Offensive coordinator Noel Mazzone used the scheme to produce a bonanza of passing yards and points during the last two seasons at Arizona State while UCLA struggled to throw or score with any measure of consistency.

It's an offense that relies on getting to the ball and running a play as quickly as possible. It will look far different than the last two years, when the UCLA offense moved at a snail's pace, was designed to chew up chunks of clock and keep the opposing offense off the field for as long as possible.

This offense is designed only to chew up yards with dynamic playmakers and it has the team excited as the season draws near.

"It’s a more exciting, big-play offense," quarterback Brett Hundley said. "The Pistol was a great offense, too, but this spread is probably going to be more entertaining to watch. It's fast tempo, fast action, big plays and you’re just making things happen."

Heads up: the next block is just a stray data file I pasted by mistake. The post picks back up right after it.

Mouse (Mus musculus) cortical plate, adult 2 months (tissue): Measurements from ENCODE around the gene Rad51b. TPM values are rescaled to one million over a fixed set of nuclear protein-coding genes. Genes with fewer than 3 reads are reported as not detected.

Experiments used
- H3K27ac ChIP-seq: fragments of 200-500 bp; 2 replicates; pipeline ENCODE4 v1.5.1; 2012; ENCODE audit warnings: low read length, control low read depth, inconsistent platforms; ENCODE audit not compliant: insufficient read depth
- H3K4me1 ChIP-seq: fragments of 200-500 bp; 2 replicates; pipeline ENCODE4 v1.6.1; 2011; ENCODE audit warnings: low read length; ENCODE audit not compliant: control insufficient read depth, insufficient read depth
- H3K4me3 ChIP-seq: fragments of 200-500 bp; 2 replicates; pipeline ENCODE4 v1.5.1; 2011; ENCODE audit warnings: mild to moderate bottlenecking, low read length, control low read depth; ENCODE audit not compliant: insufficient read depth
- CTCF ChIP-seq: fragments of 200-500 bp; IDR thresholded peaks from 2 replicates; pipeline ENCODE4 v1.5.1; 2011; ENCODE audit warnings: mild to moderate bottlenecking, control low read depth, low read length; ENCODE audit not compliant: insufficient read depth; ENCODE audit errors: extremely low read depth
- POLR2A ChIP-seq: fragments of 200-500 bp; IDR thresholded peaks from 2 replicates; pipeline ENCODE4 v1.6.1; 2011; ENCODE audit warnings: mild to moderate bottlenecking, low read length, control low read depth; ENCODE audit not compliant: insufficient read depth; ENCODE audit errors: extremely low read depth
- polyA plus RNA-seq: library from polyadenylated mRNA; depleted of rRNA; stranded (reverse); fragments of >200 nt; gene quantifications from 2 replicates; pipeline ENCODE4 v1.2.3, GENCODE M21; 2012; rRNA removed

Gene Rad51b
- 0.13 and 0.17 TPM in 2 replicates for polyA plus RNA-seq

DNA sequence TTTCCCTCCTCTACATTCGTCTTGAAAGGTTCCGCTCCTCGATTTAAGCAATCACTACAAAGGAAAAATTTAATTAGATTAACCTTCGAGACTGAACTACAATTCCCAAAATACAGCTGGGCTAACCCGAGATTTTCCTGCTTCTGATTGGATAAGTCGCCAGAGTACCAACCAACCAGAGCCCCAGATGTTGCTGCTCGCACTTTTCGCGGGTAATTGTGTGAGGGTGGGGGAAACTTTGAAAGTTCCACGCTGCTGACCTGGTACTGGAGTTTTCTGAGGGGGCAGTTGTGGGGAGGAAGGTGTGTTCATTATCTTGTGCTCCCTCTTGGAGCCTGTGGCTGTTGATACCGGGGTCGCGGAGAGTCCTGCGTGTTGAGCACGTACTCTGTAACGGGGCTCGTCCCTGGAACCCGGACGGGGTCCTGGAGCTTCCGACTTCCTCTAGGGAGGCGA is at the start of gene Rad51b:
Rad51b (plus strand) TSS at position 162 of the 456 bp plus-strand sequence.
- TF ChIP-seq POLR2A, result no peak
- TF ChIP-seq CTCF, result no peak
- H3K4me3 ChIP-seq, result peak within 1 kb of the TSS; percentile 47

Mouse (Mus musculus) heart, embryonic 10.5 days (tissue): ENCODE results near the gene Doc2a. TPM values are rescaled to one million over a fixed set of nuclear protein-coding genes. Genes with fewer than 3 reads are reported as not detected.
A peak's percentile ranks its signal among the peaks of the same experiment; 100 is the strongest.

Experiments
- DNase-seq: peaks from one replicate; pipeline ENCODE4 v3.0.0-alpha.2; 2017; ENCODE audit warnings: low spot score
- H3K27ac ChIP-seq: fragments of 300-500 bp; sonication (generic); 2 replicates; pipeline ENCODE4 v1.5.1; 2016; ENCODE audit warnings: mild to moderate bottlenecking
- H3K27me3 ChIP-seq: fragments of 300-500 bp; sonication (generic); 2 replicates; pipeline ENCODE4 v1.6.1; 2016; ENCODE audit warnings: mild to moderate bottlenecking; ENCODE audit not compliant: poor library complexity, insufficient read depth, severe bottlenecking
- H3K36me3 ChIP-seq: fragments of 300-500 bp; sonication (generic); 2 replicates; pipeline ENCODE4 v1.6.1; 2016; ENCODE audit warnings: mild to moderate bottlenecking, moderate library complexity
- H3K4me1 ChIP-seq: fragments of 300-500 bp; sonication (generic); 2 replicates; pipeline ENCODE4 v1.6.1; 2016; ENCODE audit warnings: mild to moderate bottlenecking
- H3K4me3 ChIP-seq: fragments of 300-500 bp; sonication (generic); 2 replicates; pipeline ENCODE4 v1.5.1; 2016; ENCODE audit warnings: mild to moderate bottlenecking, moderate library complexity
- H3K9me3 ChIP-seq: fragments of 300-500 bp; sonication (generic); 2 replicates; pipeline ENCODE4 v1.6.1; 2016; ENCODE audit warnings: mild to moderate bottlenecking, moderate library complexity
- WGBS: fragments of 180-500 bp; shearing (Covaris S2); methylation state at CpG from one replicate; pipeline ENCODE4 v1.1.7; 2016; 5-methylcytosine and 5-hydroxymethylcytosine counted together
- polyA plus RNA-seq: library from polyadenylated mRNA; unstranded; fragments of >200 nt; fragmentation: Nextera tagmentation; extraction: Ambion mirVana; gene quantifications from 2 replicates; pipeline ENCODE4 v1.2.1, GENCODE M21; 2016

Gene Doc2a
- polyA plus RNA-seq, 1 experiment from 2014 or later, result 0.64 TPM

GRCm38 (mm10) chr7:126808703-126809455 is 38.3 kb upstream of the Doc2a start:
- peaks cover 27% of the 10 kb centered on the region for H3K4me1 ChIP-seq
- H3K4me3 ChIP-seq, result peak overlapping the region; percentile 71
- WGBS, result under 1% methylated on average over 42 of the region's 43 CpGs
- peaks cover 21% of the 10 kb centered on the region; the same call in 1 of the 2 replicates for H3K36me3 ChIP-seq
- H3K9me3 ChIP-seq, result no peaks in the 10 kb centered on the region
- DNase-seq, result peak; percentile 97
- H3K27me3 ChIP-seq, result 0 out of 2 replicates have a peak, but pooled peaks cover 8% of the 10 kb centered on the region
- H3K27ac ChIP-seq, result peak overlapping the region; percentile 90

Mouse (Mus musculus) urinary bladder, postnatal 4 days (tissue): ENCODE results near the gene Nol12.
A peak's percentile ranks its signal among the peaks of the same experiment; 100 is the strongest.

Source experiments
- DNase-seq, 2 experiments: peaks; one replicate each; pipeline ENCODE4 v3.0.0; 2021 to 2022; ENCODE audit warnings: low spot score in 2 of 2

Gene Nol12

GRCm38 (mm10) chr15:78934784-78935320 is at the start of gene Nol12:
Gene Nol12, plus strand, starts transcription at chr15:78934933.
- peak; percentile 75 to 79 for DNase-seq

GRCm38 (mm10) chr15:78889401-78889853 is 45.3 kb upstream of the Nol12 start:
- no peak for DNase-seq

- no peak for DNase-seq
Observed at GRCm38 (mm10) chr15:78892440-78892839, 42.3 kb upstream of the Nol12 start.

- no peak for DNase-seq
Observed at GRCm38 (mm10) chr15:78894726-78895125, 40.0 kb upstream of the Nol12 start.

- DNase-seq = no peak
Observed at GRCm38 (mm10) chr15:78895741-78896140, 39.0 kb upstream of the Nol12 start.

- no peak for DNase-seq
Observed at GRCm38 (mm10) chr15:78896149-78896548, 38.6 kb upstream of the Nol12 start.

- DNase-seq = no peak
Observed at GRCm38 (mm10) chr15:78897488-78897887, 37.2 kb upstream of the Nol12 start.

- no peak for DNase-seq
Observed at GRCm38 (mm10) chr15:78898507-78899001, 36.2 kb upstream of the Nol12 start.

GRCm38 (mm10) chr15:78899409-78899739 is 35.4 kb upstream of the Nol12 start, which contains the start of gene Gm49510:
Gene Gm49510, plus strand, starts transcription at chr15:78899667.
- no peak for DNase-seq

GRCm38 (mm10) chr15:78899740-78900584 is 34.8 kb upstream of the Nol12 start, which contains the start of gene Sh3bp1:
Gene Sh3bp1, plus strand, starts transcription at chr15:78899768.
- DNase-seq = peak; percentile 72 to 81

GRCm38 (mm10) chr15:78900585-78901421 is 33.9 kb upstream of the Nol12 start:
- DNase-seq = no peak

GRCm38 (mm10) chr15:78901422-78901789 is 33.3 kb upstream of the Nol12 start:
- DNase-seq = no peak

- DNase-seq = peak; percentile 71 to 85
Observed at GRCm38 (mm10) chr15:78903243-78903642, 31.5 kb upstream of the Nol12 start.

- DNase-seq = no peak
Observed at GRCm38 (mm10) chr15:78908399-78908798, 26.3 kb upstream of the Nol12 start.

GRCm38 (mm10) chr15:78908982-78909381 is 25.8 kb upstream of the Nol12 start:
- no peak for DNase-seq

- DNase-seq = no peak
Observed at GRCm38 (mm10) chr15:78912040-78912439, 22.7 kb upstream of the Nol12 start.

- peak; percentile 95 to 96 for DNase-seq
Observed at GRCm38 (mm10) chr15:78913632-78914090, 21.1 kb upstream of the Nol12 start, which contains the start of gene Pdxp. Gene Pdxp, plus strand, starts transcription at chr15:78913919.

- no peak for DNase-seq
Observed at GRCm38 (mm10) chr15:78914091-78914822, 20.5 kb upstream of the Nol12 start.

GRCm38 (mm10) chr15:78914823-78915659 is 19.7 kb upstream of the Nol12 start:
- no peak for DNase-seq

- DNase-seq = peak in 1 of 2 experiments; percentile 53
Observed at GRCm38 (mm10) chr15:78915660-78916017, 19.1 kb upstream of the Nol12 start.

Mazzone used it quite effectively at Arizona State. In his first year in Tempe, the Sun Devils ranked No. 15 in the nation in passing offense at 286.42 yards per game and were No. 28 in scoring at 32.25 points per game.

Last year, Arizona State was No. 10 in passing (316.69 ypg) and No. 29 in scoring (33.15 ppg) and perhaps most important to UCLA fans, the Sun Devils racked up 392 yards in offense in a 43-22 victory over USC.

Meanwhile, UCLA frustrated their fans with a deliberate offense that produced a mediocre passing attack, ranking No. 116 in the nation in 2010 and No. 81 last season. The offense offered little scoring punch with 20.2 points per game in 2010 (No. 104 in the nation) and 23.07 in 2011. (No. 88). Because of that, the Bruins had few options when it came time to dig out of holes.